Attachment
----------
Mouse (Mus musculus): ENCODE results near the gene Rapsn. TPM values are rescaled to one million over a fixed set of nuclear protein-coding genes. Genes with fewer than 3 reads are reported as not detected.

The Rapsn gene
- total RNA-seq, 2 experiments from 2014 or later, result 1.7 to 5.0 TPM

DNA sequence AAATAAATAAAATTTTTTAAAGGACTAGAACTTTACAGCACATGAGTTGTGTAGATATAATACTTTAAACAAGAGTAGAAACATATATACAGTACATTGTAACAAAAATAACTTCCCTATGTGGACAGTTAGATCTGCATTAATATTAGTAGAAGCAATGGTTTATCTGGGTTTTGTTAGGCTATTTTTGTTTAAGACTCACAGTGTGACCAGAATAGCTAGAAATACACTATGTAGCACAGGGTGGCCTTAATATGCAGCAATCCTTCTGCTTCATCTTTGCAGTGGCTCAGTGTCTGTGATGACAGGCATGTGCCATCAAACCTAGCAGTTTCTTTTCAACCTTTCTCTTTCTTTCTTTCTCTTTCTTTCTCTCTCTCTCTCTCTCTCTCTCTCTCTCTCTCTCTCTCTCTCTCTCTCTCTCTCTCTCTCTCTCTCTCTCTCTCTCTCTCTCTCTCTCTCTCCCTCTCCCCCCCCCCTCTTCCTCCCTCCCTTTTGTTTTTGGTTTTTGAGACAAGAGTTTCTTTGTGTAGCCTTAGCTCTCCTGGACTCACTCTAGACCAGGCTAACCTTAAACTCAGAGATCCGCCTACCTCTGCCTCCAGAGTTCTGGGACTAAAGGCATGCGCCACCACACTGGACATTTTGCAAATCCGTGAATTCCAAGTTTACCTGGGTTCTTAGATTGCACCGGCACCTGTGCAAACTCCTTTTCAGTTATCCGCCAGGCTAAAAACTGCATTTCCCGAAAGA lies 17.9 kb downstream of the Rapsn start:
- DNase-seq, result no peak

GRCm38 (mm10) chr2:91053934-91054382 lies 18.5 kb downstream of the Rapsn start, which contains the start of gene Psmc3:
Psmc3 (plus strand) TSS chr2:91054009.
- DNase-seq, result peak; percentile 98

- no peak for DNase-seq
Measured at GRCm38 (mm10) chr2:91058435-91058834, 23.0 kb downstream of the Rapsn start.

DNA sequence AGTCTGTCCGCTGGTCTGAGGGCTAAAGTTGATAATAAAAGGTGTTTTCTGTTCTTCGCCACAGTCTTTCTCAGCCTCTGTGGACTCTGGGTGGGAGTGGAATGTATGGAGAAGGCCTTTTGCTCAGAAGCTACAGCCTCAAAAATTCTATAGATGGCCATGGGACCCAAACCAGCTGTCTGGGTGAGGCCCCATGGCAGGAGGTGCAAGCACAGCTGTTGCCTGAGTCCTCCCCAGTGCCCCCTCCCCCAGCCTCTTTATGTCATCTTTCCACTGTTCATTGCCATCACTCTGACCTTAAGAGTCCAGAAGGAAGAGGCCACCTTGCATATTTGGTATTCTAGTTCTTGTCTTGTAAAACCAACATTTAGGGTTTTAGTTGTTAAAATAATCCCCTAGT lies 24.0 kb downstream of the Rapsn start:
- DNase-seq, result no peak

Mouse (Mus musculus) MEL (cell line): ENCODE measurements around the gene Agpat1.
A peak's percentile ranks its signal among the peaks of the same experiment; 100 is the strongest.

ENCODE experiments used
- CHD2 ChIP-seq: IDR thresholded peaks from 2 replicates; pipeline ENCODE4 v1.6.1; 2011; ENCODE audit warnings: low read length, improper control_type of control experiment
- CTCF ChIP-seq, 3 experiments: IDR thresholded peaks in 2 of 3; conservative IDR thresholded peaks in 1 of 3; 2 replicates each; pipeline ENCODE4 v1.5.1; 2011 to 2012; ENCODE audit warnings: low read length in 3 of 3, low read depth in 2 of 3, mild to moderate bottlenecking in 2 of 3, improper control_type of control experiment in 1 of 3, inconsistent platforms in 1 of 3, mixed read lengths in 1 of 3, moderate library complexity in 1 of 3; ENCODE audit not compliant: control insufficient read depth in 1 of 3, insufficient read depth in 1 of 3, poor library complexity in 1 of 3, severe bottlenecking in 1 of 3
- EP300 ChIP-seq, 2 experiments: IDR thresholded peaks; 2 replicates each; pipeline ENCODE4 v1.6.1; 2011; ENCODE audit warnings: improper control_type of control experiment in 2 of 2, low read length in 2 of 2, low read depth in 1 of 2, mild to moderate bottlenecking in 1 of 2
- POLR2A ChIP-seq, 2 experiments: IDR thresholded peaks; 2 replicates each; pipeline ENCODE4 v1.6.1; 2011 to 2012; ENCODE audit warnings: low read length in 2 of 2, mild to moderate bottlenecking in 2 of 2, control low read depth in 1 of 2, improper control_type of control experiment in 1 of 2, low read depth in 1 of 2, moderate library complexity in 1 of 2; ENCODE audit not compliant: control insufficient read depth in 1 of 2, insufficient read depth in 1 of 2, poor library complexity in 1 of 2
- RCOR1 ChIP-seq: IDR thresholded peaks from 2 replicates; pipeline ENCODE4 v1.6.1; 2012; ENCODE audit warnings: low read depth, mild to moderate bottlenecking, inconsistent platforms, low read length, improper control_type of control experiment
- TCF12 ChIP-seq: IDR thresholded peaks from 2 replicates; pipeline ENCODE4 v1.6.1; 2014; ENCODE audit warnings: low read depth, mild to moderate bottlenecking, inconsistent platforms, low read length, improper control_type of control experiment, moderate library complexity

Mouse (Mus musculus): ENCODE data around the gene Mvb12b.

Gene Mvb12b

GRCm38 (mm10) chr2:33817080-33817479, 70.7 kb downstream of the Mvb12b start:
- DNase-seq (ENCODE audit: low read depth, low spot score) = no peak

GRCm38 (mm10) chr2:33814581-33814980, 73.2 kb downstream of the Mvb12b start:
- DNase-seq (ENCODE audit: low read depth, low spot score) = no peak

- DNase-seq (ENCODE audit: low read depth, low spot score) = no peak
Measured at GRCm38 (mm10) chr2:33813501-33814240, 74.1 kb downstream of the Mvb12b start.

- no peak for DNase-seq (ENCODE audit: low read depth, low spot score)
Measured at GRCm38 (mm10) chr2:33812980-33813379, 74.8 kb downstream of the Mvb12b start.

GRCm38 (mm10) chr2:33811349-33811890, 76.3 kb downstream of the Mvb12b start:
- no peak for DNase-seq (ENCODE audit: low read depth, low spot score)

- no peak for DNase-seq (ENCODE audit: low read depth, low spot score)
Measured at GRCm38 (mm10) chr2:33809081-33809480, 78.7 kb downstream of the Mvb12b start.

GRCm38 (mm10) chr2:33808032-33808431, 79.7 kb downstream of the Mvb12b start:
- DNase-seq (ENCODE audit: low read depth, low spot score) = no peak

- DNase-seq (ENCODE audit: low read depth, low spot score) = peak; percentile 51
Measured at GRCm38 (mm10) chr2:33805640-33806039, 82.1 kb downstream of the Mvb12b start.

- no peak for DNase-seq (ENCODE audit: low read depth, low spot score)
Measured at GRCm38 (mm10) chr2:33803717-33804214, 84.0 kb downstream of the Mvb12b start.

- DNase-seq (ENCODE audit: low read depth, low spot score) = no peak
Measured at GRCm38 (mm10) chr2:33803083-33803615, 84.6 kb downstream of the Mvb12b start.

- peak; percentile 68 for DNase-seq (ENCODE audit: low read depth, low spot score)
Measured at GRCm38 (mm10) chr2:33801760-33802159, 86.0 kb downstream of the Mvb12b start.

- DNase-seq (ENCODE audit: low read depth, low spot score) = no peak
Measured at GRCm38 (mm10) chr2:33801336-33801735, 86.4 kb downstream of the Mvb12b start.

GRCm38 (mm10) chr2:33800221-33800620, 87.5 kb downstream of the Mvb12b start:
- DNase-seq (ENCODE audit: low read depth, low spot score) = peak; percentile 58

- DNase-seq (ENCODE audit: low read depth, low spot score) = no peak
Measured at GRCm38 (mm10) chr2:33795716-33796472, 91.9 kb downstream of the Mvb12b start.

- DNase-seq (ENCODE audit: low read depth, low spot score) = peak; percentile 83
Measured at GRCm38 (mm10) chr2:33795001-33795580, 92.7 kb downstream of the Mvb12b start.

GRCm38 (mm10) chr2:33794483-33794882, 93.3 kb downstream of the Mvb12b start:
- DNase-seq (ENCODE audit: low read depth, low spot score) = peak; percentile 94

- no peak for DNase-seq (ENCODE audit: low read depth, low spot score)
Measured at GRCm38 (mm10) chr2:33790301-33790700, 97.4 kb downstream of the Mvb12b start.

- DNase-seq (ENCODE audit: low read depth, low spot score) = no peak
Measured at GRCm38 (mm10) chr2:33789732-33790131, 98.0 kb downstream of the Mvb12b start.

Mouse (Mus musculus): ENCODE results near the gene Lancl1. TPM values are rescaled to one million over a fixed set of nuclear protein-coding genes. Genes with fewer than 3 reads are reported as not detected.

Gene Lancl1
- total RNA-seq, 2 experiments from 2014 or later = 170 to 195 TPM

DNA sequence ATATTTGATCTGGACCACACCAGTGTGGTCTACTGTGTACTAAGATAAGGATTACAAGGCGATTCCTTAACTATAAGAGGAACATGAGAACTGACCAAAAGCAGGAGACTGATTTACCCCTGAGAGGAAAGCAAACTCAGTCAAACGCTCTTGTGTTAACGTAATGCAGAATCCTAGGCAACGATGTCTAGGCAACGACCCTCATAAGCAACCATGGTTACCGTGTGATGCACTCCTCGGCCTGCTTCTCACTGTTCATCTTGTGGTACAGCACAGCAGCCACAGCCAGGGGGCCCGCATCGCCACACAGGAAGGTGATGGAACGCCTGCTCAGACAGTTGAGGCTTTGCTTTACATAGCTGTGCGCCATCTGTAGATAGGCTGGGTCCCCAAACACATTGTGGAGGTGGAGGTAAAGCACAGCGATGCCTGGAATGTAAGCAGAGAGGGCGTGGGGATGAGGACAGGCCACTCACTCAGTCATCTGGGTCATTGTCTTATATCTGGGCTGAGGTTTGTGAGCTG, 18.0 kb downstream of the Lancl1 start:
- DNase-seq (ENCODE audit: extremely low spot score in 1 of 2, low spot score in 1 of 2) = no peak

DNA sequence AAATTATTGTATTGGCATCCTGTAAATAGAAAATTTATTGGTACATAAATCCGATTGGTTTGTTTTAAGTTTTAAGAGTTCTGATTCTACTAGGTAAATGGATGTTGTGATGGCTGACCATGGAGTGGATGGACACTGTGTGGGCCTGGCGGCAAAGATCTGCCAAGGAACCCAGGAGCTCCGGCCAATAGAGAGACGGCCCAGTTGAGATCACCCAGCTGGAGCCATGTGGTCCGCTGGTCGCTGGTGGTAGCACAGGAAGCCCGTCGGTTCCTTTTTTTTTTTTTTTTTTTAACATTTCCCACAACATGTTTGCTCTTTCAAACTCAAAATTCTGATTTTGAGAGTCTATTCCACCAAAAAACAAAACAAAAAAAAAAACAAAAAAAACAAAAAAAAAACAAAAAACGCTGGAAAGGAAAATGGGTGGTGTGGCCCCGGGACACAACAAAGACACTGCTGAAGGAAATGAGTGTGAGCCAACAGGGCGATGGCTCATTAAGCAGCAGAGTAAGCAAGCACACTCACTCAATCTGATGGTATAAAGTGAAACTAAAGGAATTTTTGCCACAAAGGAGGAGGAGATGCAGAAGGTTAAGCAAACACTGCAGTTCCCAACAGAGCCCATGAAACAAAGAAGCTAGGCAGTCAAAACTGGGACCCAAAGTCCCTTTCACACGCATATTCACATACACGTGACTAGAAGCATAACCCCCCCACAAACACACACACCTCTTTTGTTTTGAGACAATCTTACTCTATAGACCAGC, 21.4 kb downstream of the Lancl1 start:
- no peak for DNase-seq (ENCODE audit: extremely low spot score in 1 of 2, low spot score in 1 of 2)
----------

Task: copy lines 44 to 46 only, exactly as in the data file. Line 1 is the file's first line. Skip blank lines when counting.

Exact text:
- peak; percentile 68 for DNase-seq (ENCODE audit: low read depth, low spot score)
Measured at GRCm38 (mm10) chr2:33801760-33802159, 86.0 kb downstream of the Mvb12b start.

- DNase-seq (ENCODE audit: low read depth, low spot score) = no peak